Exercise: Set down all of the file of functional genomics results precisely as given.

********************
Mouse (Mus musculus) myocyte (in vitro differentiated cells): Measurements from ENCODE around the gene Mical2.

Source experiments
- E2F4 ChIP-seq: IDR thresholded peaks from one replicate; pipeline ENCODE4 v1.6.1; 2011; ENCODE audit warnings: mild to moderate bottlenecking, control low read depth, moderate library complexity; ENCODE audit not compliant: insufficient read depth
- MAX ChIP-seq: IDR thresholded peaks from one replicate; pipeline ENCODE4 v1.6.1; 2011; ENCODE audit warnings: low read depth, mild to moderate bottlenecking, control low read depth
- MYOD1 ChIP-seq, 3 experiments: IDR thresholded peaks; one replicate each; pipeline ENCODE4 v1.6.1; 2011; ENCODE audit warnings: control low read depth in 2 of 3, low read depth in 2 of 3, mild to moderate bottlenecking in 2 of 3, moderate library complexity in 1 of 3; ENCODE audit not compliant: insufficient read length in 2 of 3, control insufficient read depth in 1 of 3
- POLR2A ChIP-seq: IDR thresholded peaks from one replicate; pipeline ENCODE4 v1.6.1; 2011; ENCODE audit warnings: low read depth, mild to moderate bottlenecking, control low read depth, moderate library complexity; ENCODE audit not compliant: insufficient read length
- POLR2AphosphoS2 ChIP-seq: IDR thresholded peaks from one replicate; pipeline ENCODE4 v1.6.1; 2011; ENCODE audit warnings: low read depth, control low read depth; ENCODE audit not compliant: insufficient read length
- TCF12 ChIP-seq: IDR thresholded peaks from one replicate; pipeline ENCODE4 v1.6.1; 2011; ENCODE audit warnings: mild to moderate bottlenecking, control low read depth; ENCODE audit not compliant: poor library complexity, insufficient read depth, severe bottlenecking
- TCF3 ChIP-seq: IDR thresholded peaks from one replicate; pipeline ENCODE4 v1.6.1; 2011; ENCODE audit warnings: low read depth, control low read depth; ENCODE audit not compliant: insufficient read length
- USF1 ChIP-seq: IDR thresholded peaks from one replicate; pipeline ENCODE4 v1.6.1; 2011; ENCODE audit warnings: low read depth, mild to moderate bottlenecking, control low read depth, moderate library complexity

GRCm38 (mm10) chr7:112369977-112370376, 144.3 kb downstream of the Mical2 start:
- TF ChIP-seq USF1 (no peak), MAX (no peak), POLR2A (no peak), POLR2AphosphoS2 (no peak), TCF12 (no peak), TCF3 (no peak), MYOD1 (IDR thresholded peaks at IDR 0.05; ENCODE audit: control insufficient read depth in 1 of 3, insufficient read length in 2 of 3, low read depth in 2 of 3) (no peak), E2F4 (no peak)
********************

Mouse (Mus musculus) myocyte (in vitro differentiated cells): Measurements from ENCODE around the gene Mical2.

Source experiments
- E2F4 ChIP-seq: IDR thresholded peaks from one replicate; pipeline ENCODE4 v1.6.1; 2011; ENCODE audit warnings: mild to moderate bottlenecking, control low read depth, moderate library complexity; ENCODE audit not compliant: insufficient read depth
- MAX ChIP-seq: IDR thresholded peaks from one replicate; pipeline ENCODE4 v1.6.1; 2011; ENCODE audit warnings: low read depth, mild to moderate bottlenecking, control low read depth
- MYOD1 ChIP-seq, 3 experiments: IDR thresholded peaks; one replicate each; pipeline ENCODE4 v1.6.1; 2011; ENCODE audit warnings: control low read depth in 2 of 3, low read depth in 2 of 3, mild to moderate bottlenecking in 2 of 3, moderate library complexity in 1 of 3; ENCODE audit not compliant: insufficient read length in 2 of 3, control insufficient read depth in 1 of 3
- POLR2A ChIP-seq: IDR thresholded peaks from one replicate; pipeline ENCODE4 v1.6.1; 2011; ENCODE audit warnings: low read depth, mild to moderate bottlenecking, control low read depth, moderate library complexity; ENCODE audit not compliant: insufficient read length
- POLR2AphosphoS2 ChIP-seq: IDR thresholded peaks from one replicate; pipeline ENCODE4 v1.6.1; 2011; ENCODE audit warnings: low read depth, control low read depth; ENCODE audit not compliant: insufficient read length
- TCF12 ChIP-seq: IDR thresholded peaks from one replicate; pipeline ENCODE4 v1.6.1; 2011; ENCODE audit warnings: mild to moderate bottlenecking, control low read depth; ENCODE audit not compliant: poor library complexity, insufficient read depth, severe bottlenecking
- TCF3 ChIP-seq: IDR thresholded peaks from one replicate; pipeline ENCODE4 v1.6.1; 2011; ENCODE audit warnings: low read depth, control low read depth; ENCODE audit not compliant: insufficient read length
- USF1 ChIP-seq: IDR thresholded peaks from one replicate; pipeline ENCODE4 v1.6.1; 2011; ENCODE audit warnings: low read depth, mild to moderate bottlenecking, control low read depth, moderate library complexity

GRCm38 (mm10) chr7:112369977-112370376, 144.3 kb downstream of the Mical2 start:
- TF ChIP-seq USF1 (no peak), MAX (no peak), POLR2A (no peak), POLR2AphosphoS2 (no peak), TCF12 (no peak), TCF3 (no peak), MYOD1 (IDR thresholded peaks at IDR 0.05; ENCODE audit: control insufficient read depth in 1 of 3, insufficient read length in 2 of 3, low read depth in 2 of 3) (no peak), E2F4 (no peak)